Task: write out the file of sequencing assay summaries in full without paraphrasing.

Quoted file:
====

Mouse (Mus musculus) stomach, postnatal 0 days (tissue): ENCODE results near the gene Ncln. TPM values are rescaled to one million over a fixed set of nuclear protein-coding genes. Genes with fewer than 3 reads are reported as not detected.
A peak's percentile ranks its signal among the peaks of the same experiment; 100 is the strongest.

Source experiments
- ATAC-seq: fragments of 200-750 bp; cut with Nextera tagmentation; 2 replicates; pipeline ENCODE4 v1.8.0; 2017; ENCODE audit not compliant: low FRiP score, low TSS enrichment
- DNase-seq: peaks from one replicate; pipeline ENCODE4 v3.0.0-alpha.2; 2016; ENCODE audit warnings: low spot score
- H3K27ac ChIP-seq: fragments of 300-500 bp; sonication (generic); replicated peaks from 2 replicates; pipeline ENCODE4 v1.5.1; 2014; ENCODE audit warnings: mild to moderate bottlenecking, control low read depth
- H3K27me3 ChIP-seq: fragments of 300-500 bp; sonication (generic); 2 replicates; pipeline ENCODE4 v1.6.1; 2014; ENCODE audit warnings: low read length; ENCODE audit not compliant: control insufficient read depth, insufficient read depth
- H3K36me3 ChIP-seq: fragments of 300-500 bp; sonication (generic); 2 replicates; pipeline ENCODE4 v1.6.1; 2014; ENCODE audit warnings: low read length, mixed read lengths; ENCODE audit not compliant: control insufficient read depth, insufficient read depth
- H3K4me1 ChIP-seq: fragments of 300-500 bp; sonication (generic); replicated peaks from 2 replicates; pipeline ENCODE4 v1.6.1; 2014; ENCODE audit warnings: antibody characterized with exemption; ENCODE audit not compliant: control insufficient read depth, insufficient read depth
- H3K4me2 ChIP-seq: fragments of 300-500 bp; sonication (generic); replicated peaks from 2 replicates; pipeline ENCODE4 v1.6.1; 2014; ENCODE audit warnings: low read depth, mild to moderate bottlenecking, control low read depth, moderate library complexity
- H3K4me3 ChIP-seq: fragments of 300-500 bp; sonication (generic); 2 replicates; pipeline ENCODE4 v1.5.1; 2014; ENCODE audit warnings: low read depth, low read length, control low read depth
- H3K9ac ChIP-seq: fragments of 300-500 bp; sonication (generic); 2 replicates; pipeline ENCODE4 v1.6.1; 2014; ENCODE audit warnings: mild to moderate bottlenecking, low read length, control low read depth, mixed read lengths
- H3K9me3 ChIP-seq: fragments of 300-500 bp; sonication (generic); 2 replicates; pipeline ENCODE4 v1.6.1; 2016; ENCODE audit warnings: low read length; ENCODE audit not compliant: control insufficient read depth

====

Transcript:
Mouse (Mus musculus) stomach, postnatal 0 days (tissue): ENCODE results near the gene Ncln. TPM values are rescaled to one million over a fixed set of nuclear protein-coding genes. Genes with fewer than 3 reads are reported as not detected.
A peak's percentile ranks its signal among the peaks of the same experiment; 100 is the strongest.

Source experiments
- ATAC-seq: fragments of 200-750 bp; cut with Nextera tagmentation; 2 replicates; pipeline ENCODE4 v1.8.0; 2017; ENCODE audit not compliant: low FRiP score, low TSS enrichment
- DNase-seq: peaks from one replicate; pipeline ENCODE4 v3.0.0-alpha.2; 2016; ENCODE audit warnings: low spot score
- H3K27ac ChIP-seq: fragments of 300-500 bp; sonication (generic); replicated peaks from 2 replicates; pipeline ENCODE4 v1.5.1; 2014; ENCODE audit warnings: mild to moderate bottlenecking, control low read depth
- H3K27me3 ChIP-seq: fragments of 300-500 bp; sonication (generic); 2 replicates; pipeline ENCODE4 v1.6.1; 2014; ENCODE audit warnings: low read length; ENCODE audit not compliant: control insufficient read depth, insufficient read depth
- H3K36me3 ChIP-seq: fragments of 300-500 bp; sonication (generic); 2 replicates; pipeline ENCODE4 v1.6.1; 2014; ENCODE audit warnings: low read length, mixed read lengths; ENCODE audit not compliant: control insufficient read depth, insufficient read depth
- H3K4me1 ChIP-seq: fragments of 300-500 bp; sonication (generic); replicated peaks from 2 replicates; pipeline ENCODE4 v1.6.1; 2014; ENCODE audit warnings: antibody characterized with exemption; ENCODE audit not compliant: control insufficient read depth, insufficient read depth
- H3K4me2 ChIP-seq: fragments of 300-500 bp; sonication (generic); replicated peaks from 2 replicates; pipeline ENCODE4 v1.6.1; 2014; ENCODE audit warnings: low read depth, mild to moderate bottlenecking, control low read depth, moderate library complexity
- H3K4me3 ChIP-seq: fragments of 300-500 bp; sonication (generic); 2 replicates; pipeline ENCODE4 v1.5.1; 2014; ENCODE audit warnings: low read depth, low read length, control low read depth
- H3K9ac ChIP-seq: fragments of 300-500 bp; sonication (generic); 2 replicates; pipeline ENCODE4 v1.6.1; 2014; ENCODE audit warnings: mild to moderate bottlenecking, low read length, control low read depth, mixed read lengths
- H3K9me3 ChIP-seq: fragments of 300-500 bp; sonication (generic); 2 replicates; pipeline ENCODE4 v1.6.1; 2016; ENCODE audit warnings: low read length; ENCODE audit not compliant: control insufficient read depth